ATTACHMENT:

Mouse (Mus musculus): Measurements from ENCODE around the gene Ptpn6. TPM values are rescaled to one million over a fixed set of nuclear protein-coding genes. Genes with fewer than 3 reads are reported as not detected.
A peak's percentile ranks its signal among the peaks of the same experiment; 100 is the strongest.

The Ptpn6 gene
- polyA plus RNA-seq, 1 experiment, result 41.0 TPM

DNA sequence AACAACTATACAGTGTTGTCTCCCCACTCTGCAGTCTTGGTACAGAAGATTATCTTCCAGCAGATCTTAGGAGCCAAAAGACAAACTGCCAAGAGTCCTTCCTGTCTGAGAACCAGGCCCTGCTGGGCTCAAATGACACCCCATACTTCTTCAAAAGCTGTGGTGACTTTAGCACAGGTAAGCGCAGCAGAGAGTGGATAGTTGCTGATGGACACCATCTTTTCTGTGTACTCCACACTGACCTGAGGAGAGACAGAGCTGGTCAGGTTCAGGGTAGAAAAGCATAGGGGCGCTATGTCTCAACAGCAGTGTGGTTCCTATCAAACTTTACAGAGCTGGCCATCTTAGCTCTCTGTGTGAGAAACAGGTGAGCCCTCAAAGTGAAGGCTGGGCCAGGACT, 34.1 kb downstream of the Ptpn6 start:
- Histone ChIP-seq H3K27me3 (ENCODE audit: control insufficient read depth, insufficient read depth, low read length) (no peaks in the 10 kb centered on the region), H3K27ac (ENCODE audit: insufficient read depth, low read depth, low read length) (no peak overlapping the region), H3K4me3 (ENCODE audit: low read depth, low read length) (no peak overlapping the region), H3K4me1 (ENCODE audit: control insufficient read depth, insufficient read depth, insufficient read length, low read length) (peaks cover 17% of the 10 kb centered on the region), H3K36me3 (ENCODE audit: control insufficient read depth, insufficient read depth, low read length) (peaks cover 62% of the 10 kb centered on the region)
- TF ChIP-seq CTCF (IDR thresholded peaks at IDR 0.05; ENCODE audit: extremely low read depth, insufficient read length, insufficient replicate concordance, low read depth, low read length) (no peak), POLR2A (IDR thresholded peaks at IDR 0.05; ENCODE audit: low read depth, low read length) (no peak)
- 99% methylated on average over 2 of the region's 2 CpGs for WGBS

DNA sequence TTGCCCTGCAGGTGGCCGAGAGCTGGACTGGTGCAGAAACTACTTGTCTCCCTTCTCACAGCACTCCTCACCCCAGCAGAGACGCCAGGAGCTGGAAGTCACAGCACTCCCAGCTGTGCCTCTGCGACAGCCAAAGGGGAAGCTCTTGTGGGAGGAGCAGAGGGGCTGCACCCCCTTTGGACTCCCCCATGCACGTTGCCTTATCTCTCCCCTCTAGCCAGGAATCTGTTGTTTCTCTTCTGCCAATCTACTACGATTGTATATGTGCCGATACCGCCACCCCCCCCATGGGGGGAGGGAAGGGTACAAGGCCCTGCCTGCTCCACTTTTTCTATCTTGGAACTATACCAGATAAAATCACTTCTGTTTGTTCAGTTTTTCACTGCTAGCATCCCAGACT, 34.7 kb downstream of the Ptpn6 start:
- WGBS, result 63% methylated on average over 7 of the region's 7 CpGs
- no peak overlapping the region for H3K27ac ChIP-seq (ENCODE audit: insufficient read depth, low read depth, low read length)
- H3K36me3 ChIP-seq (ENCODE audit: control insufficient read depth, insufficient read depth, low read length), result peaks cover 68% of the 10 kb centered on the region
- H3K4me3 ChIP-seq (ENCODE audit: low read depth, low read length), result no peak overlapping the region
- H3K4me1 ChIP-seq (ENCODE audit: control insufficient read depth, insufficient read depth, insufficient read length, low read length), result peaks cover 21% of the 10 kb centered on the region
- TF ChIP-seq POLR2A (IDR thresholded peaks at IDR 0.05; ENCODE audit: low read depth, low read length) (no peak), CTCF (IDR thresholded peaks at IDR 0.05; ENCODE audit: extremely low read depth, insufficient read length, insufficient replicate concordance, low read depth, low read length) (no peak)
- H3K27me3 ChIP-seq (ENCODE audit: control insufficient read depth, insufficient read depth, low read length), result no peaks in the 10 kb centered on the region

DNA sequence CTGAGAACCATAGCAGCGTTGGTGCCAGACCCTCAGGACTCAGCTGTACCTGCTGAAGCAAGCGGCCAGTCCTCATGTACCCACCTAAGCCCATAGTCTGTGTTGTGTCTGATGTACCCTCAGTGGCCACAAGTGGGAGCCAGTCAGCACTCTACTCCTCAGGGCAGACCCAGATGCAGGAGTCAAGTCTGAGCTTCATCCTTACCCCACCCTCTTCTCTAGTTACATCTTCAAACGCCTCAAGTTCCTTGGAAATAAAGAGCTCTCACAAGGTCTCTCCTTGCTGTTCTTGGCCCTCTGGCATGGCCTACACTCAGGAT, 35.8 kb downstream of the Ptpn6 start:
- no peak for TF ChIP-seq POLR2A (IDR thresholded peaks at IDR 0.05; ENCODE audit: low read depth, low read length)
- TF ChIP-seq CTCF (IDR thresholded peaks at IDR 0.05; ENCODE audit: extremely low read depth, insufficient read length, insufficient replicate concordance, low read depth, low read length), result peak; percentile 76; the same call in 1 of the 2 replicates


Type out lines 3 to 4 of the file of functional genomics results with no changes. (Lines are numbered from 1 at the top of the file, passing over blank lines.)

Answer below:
The Ptpn6 gene
- polyA plus RNA-seq, 1 experiment, result 41.0 TPM